Following the Supreme Court decision declaring that state laws banning same-sex marriages were unconstitutional, many couples in Virginia and across the nation have married or are planning to marry. Same-sex couples may have spent years together accumulating substantial assets. When they decide to marry, protecting their interests in case of a subsequent divorce is important.
Pre-marital agreements can be used to define the rights of each spouse to assets. Even when a couple has cohabited for years, they do not enjoy the same property division rights they would if they had been married. Prenuptial agreements allow people who plan to marry to outline equitable divisions of the assets that they have accumulated.
People can also use prenuptial agreements to define what property will remain separate and not subject to division if a divorce happens. If one partner earns more than the other, the prenuptial agreement can be used to define the amount of alimony that will be paid in the event the marriage dissolves. People might also use the agreements to waive their rights to alimony. Addressing retirement accounts and other savings vehicles that have accumulated large balances is also important so that both partners can have the peace of mind that they will be able to retire even if the marriage ends.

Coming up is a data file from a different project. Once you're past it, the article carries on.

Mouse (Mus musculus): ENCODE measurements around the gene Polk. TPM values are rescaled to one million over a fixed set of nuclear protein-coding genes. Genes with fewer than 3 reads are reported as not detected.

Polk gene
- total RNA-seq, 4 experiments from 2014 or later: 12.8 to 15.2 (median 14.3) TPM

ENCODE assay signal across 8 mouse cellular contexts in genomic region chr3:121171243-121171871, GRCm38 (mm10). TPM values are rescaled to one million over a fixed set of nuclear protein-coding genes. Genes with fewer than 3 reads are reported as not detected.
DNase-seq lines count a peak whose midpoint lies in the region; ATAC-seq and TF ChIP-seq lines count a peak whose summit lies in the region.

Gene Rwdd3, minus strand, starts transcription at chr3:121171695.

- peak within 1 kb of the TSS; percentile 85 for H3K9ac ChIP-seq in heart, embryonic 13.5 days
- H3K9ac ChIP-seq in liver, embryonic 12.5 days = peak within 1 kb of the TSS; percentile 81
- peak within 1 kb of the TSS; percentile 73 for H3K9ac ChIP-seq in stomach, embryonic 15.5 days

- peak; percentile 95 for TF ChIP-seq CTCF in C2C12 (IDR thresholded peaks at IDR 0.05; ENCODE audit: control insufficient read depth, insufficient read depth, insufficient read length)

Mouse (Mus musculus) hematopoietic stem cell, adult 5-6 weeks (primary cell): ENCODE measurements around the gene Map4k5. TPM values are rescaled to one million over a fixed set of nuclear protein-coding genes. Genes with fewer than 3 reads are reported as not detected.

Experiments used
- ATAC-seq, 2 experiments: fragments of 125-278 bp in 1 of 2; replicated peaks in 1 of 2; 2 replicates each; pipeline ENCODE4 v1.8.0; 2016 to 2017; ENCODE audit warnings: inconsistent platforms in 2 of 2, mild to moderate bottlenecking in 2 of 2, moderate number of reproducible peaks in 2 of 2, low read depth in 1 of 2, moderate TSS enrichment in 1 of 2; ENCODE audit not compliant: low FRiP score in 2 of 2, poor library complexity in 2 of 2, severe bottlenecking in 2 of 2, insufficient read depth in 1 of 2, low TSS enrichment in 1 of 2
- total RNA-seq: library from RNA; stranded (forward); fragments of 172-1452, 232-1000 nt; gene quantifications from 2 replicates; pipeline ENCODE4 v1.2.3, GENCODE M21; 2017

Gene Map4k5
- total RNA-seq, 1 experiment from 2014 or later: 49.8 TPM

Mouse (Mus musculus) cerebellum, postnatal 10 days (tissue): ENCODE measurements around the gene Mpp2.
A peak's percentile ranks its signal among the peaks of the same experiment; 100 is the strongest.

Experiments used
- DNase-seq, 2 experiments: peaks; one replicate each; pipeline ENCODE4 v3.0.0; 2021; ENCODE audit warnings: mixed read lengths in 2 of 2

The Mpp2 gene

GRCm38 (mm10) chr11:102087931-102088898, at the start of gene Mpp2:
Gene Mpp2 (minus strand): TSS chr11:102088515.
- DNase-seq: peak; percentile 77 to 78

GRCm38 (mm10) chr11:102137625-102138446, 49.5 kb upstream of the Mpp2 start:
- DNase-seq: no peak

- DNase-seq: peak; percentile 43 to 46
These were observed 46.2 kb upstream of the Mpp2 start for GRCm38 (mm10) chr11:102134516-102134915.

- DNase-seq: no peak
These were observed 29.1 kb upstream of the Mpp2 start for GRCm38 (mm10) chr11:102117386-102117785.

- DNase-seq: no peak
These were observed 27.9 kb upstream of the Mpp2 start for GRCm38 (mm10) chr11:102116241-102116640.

While most people believe at the outset that their marriages will not end, some unfortunately do end in divorce. Having a prenuptial agreement that clearly outlines the rights of both partners can help to make the divorce process smoother if it does occur. A person who is planning to marry and who has accumulated substantial assets may want to talk to a family law attorney to see about how best to protect them.